Slovenia struggles with being overweight, which affects almost three quarters of its population (71%), hypercholesterolaemia (66.2%) and hypertension (32.5%). Its prevention activities include a nation-wide programme on primary prevention of CVD through screening launched in 2000. Slovenia aims to create a national registry for secondary prevention, modernise cardiac rehabilitation and run a national prevention campaign predominantly for patients post-myocardial infarction.3
Latvia is among the countries with highest rates for hypercholesterolaemia (72%), followed by hypertension (52.9%) and smoking (52% men and 18% women). Their main CVD prevention activities are officially published in the “Public Health Strategy for 2011–2017” and “Action plan of improvement of CV health for 2013–2015”. The goal on the national level is to decrease the premature CVD mortality of men by x% to 220/100,000 and by y% to 60/100,000 for women.3
Lithuania mostly toils with hypertension (33%), hypercholesterolaemia (23%) and smoking (17%). The key document, the National Health Concept (Supreme Council of the Republic of Lithuania, 1991), developed new approaches to healthcare, including introduction of the concept of health insurance, prioritising disease prevention and developing primary care. The Lithuanian High Cardiovascular Risk (LitHiR) programme, aimed at estimation and aggressive managing of cardiovascular risk factors, was launched in 2006. However, the primary care system needs strengthening so that more patients are treated instead of being referred to a specialist.3
In Russia, the prevalence of smoking has declined in men over the past 10 years but is still high at 44%; conversely, it has increased in women and is now at 14%. However, the incidence of obesity and hypertension has increased significantly in recent years. In 2012 the Russian Ministry of Healthcare stipulated procedures for the organisation of medical rehabilitation. The goal is to provide cardiac rehabilitation for 25% of those in need by the end of 2015. Russia is aiming to ensure complete elimination of tobacco use.3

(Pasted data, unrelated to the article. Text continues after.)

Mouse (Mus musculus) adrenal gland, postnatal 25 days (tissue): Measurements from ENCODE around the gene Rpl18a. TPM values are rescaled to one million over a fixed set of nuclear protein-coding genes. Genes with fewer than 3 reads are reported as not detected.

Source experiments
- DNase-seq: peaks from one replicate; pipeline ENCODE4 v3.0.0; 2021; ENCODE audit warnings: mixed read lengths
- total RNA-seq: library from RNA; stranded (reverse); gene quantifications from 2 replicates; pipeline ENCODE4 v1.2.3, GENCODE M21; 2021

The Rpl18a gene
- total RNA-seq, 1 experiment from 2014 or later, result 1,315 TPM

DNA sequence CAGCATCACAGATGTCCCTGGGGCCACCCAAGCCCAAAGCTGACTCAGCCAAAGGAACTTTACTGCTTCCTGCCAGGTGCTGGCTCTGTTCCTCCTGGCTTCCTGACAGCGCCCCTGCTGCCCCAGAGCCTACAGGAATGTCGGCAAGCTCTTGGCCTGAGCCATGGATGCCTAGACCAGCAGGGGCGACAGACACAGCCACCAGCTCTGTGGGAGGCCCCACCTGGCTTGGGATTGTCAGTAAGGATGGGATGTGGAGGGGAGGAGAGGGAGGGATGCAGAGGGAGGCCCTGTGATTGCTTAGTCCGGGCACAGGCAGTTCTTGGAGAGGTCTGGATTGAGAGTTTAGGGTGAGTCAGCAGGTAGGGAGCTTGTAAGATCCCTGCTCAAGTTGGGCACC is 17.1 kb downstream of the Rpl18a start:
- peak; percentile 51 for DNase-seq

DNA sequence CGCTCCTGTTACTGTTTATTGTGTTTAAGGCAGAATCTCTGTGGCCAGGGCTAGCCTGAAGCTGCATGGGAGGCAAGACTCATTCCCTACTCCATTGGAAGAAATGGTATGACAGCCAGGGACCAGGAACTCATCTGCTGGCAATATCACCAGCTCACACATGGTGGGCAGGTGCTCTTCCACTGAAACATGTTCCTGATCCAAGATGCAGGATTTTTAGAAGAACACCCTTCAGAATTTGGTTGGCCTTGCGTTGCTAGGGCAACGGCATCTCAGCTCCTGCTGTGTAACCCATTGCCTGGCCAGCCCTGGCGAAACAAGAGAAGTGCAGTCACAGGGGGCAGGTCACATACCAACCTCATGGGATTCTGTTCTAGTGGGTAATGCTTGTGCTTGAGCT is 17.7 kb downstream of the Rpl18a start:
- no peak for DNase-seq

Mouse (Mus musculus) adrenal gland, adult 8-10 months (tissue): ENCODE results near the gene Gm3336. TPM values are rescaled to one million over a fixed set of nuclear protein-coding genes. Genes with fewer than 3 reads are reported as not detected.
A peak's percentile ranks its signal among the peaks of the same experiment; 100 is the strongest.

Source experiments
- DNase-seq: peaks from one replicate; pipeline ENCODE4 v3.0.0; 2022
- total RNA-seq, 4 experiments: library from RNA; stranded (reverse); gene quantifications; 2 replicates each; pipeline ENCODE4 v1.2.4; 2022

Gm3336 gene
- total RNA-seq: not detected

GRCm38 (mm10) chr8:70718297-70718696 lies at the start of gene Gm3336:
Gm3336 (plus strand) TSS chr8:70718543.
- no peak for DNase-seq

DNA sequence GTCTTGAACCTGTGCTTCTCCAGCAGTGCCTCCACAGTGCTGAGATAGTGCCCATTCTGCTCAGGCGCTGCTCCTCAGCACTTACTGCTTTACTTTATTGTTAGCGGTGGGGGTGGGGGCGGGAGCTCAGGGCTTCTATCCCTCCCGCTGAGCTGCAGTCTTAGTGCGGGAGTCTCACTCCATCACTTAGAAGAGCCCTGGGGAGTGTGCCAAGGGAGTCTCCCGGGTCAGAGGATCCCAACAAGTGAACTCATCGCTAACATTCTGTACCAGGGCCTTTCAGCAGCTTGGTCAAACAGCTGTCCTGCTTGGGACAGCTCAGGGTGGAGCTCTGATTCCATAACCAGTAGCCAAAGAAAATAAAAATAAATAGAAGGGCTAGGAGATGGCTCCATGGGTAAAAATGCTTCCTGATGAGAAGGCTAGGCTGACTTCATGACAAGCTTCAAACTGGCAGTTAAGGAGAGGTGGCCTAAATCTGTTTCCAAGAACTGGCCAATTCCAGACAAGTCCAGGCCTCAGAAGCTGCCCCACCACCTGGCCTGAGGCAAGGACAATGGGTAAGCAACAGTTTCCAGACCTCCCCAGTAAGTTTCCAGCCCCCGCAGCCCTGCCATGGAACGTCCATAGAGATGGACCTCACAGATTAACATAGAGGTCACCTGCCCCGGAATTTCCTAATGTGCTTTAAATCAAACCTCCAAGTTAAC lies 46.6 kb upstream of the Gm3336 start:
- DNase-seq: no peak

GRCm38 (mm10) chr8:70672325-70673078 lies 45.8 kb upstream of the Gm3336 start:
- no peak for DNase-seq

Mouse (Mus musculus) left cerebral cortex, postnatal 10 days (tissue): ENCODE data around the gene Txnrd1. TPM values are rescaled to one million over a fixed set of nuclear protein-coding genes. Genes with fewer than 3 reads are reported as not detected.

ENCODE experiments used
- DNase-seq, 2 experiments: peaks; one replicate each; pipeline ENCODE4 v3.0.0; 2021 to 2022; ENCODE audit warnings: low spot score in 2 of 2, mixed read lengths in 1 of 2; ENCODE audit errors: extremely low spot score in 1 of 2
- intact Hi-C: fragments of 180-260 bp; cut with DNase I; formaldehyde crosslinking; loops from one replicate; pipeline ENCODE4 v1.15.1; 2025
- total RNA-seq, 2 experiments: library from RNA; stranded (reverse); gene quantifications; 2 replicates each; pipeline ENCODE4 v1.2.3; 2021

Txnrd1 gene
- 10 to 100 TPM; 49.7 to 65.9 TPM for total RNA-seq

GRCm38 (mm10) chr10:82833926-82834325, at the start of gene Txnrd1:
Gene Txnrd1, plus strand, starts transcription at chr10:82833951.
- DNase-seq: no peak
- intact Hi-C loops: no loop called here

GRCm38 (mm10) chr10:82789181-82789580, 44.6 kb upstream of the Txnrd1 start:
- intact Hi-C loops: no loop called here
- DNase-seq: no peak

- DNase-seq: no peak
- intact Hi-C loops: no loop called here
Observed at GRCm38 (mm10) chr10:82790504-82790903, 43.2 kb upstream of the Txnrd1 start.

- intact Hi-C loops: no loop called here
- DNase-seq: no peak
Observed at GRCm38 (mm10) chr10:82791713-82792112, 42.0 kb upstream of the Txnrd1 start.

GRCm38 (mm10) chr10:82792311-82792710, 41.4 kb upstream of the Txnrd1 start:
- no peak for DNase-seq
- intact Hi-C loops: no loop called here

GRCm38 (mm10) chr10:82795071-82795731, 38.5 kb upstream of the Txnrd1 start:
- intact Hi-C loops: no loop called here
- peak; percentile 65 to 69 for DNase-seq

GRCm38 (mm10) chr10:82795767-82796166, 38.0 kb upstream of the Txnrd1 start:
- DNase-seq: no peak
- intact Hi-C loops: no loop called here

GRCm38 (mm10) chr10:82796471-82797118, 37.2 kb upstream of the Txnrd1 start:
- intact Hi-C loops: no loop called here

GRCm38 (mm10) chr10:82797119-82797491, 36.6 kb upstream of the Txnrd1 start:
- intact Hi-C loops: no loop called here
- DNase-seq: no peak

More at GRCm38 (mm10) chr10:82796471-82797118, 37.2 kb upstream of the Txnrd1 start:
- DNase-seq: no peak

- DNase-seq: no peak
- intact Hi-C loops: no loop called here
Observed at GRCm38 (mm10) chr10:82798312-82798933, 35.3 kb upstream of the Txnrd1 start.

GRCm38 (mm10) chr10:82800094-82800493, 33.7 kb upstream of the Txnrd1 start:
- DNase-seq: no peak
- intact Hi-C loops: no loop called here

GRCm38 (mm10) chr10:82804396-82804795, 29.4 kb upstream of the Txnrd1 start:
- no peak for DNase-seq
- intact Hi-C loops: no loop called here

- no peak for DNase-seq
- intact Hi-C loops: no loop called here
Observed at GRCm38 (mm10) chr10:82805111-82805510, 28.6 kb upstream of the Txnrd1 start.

Kazakhstan has a high prevalence of hypercholesterolaemia (50%), followed by hypertension (36%) and smoking (24%). Led by the Ministry of Health, a screening programme is the main element of prevention with primary care centres implementing it in practice. This active national screening programme covers the entire population aged 25–64 for early detection of CVD and diabetes. Kazakhstan’s primary and immediate goal is to introduce a contemporary system of epidemiological surveillance of the main NCDs and start a broad research programme.3
Portugal is among the European countries that has the highest rates of hypercholesterolaemia (63%), followed by hypertension (42%) and smoking (18%). The average life expectancy at birth in Portugal in 2012 was 80.6 years, which is slightly above the EU28 average. Their main aims for the future include implementing four national priority programmes incorporating new recommendations and accepting the Diabetes Challenge proposed by the Calouste Gulbenkian Foundation.3
Spain has a prevalence of hypertension in 43% of the population, closely followed by hypercholesterolaemia (41%) and obesity (29%). The Spanish Society of Cardiology and the Spanish Heart Foundation are involved in many cardiovascular prevention programmes such as Mimocardio and R-EUReCa (Spanish Registry of Cardiac Rehabilitation Units). Spain aims to improve adherence to the Mediterranean diet and to achieve a wider implementation of cardiac rehabilitation programmes all over the country.3
Malta has a high prevalence of hypercholesterolaemia (68% in men and 56% in women), followed by hypertension (33%) and obesity (22%). Malta was one of the first countries to ban smoking in public buildings, leading to a decline in smoking prevalence, and is a signatory to the charter on counteracting obesity, and the Vienna Declaration (2013). Prevention activities include The Healthy Eating Lifestyle Plan and Healthy Weight of Life Strategy with interventions such as ‘walking buses’. Malta aims to make healthy living the “natural choice”, facilitated through education, intuitive tools and collaborative communities within a supportive environment ‘nudging towards health’.3